Bridging the language barrier often seems as arduous a task as understanding another species without the benefit of a common language or mode of thought. Su Raa was trilingual: In addition to English, he read and spoke Malayalam with ease and learnt to read and write Tamil when he was young (though as a Tamil Brahmin he always spoke it). In his second novel, JJ: Some Jottings (published by Crea-A, in 1981 and translated by A.R. Venkatachalapathy, Katha, 2004), Su Raa uses the life of a fictional writer, JJ, to write a postmodern satire of Tamil and Malayalam literary movements and debates. A character in JJ says: “We speak of Kafka. Of Simone de Beauvoir. Of Borges. But we do not know of Kuttikrishna Marar. We do not know of Gopalakrishna Adiga. How’s that?”

It is a familiar complaint and not an unjustified one—it is true that a generation that is most comfortable speaking English, though it has not completely lost its ability to speak or write another Indian language, tends to be more familiar with writers from the West than writers of other Indian languages. Books such as Waves and Children, Women, Men help tilt the scale towards a literature that ought to be more familiar than it is. Perhaps the riches these translations promise can even be an inducement to readers to begin reading in languages other than English.

Sridala Swami is a Hyderabad-based poet.

Content

Prose
☆ Bon Voyage ☆ Mercy and Justice (from 'The Merchant of Venice') ☆ The Farmer (Thakazhi Sivasankara Pillai) ☆ The Helping Hand (E.M. Forster) ☆ The Road to Success ☆ Vision for the Nation (from 'India 2020') ☆ Essay Corner - Unit 1 to 6 ☆ POEM ☆ Off to Outer Space Tomorrow Morning ☆ Sonnet No: 116 ☆ The Solitary Reaper ☆ Is Life, But a Dream? ☆ Be the Best ☆ O Captain! My Captain! ☆ Essay Corner - Unit 1 to 6
Paper - I Content
Section - A Vocabulary - Lexical Competencies : 30 Marks
☆ Synonyms ☆ Antonyms ☆ Using Plural forms of words ☆ Using Idiomsin Sentences ☆ Abbreviations/Acronyms ☆ Homophones ☆ Using compound words in sentences ☆ Blending the words ☆ Syllabification ☆ Parts of Speech ☆ Use of American/British English ☆ Prefix and Suffix ☆ Forming Compound Words ☆ Using Phrasal verbs in sentences ☆ Using Clipped words in sentences
Section - B Grammatical Competencies : 20 Marks
☆ Using a Modal Verb ☆ Using the verb in the suitable form ☆ Using the correct tense form of the verb ☆ Relative Pronoun ☆ Using a phrase for filling in a sentence ☆ Using a Semi-modal verb ☆ Sentence Pattern ☆ Kind of Passive Voice ☆ Using a Link Word ☆ Reporting a Dialogue ☆ Transformation of sentence using starters ☆ Transformation of Simple/Compound/Complex sentences ☆ Change into a simple sentence ☆ Combing of sentences using Subordinating Conjunctions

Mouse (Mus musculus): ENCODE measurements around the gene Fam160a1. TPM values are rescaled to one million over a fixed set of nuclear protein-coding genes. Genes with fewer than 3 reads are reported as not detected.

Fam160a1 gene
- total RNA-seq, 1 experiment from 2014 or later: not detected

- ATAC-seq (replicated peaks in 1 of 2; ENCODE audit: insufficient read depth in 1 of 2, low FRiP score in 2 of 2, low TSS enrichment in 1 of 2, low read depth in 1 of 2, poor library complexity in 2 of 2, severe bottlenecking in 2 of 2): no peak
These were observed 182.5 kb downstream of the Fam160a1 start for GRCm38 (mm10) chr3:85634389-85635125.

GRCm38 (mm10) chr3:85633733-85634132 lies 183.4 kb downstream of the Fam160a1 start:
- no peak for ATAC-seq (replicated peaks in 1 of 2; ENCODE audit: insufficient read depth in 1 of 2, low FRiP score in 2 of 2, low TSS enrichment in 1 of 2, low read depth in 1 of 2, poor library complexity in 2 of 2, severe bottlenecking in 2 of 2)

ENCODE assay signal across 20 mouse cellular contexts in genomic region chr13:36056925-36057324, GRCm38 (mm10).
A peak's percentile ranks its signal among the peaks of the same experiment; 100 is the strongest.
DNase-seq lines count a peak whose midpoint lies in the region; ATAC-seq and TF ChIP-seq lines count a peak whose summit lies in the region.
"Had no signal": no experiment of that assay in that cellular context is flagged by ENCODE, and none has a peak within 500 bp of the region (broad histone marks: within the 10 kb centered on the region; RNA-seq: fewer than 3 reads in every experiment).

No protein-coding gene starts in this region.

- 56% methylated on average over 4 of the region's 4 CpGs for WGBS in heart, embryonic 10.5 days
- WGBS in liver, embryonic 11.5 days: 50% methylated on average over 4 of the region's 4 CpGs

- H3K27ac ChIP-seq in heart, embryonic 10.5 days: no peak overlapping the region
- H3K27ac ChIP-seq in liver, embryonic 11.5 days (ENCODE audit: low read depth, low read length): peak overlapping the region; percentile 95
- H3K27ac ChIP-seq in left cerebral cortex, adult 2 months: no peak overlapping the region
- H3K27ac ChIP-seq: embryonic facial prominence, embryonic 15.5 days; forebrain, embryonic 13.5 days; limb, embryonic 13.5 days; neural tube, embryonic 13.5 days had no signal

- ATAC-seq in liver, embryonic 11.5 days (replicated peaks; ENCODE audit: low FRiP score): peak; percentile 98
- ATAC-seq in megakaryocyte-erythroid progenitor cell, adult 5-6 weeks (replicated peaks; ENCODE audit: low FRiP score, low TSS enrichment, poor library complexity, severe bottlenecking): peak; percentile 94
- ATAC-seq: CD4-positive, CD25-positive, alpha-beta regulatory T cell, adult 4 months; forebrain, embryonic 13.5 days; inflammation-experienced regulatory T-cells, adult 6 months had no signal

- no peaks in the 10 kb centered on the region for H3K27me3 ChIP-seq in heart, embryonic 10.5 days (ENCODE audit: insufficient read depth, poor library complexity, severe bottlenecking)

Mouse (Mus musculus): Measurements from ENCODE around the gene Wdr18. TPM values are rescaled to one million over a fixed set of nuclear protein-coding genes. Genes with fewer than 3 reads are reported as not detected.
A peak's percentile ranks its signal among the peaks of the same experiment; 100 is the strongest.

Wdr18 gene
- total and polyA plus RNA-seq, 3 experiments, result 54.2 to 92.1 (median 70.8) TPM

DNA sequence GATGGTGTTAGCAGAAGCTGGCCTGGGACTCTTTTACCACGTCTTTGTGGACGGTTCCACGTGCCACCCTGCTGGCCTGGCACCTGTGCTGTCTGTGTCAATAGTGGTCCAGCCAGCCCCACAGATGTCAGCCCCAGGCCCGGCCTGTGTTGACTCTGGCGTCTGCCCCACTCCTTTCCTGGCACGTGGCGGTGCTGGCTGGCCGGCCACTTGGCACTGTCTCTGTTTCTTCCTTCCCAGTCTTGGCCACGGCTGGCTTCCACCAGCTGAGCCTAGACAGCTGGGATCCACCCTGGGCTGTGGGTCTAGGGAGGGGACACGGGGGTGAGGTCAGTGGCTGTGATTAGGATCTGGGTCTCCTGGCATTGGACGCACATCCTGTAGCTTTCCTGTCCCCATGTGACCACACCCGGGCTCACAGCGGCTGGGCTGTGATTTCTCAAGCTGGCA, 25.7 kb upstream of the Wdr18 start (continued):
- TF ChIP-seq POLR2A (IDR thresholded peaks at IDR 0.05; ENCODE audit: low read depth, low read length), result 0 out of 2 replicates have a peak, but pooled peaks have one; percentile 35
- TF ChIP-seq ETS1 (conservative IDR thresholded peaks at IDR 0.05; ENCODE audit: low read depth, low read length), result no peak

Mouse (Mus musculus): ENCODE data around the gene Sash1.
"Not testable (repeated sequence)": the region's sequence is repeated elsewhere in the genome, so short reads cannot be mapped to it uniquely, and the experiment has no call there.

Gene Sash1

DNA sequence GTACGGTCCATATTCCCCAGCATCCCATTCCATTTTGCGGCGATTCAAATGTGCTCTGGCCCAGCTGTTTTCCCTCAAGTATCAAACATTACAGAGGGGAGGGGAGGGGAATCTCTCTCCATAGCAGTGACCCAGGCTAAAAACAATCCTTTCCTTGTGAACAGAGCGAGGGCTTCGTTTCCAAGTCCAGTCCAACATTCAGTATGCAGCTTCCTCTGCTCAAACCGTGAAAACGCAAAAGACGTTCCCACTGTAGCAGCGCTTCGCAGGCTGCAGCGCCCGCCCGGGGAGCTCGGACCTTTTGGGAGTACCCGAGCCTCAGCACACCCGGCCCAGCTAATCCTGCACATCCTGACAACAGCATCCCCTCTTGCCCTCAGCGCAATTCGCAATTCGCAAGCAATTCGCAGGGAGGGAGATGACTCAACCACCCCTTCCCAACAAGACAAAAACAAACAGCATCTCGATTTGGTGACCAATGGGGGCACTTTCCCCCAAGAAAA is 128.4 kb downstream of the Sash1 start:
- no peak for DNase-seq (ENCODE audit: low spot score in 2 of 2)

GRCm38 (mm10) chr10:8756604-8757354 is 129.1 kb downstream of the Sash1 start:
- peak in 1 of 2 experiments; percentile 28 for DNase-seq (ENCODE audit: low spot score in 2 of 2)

Section - C Reading Competencies : 15 Marks
☆ Identifying the fields ☆ General Comprehension
SECTION - D PROSE: 15 MARKS
☆ Prose - Paragraph ☆ Prose - Essay
SECTION - E POETRY: 20 MARKS
☆ Poem - Comprehension ☆ Poem - Literary Appreciation ☆ Poem - E.R.C ☆ Poem -.Paragraph
SUPPLEMENTARY READER
☆ Holiday (Rabindranath Tagore ☆ The Necklace (GUY de Maupassant ☆ The Gift of the Magi (O.Henry) ☆ Reflowering (Sundara Ramaswamy) ☆ Every Living thing (James Herriot) ☆ Kaanchanai (Pudumaippittan)
PAPER - II Content
SECTION - A SUPPLEMENTARY READER: 25 MARKS
☆ Rearranging sentences in Logical Sequence ☆ Choosing the correct option ☆ Comprehension (from Textbook Lesson) ☆ Essay (Developing Hints from Textbook Lesson)
SECTION - B LEARNING COMPETENCIES - STUDY SKILLS) : 15 MARKS
☆ Reference Skills ☆ Spotting the errors and Correcting
SECTION - C OCCUPATIONAL COMPETENCIES : 15 MARKS
☆ Summary Writing ☆ Responding to Advertisement (Letter Writing)
SECTION - D STRATEGIC COMPETENCIES: 15 MARKS
☆ Non-Lexical Fillers ☆ Road-Map Direction
SECTION - E CREATIVE COMPETENCIES: 10 MARKS
☆ Matching the Proverbs with Meaning ☆ Matching the Slogans with Products '
SECTION - F EXTENSIVE COMPETENCIES: 10 MARKS
☆ General Essay
☆ Tamil Translation of Supplementary Reader Unit 1 to 6

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Book Specifications

CONTRIBUTORS
AuthorK.V. Annad M.A M.Ed M.phil
CATEGORY DETAILS
Category11th standard
BOOK DETAILS
PublisherSura Books Pvt. Ltd
Publish Date2017-18
ISBN-13 Number9788184499711
ISBN-10 Number818449971X
LanguageEnglish
EditionLatest Edition
Number of Pages384 Page(s)
Class11th Standard Guide
BoardTamilnadu State Board Syllabus
BOOK DIMENSIONS
Height1 (cms)
Width18 (cms)
Length24 (cms)
Weight300 (gms)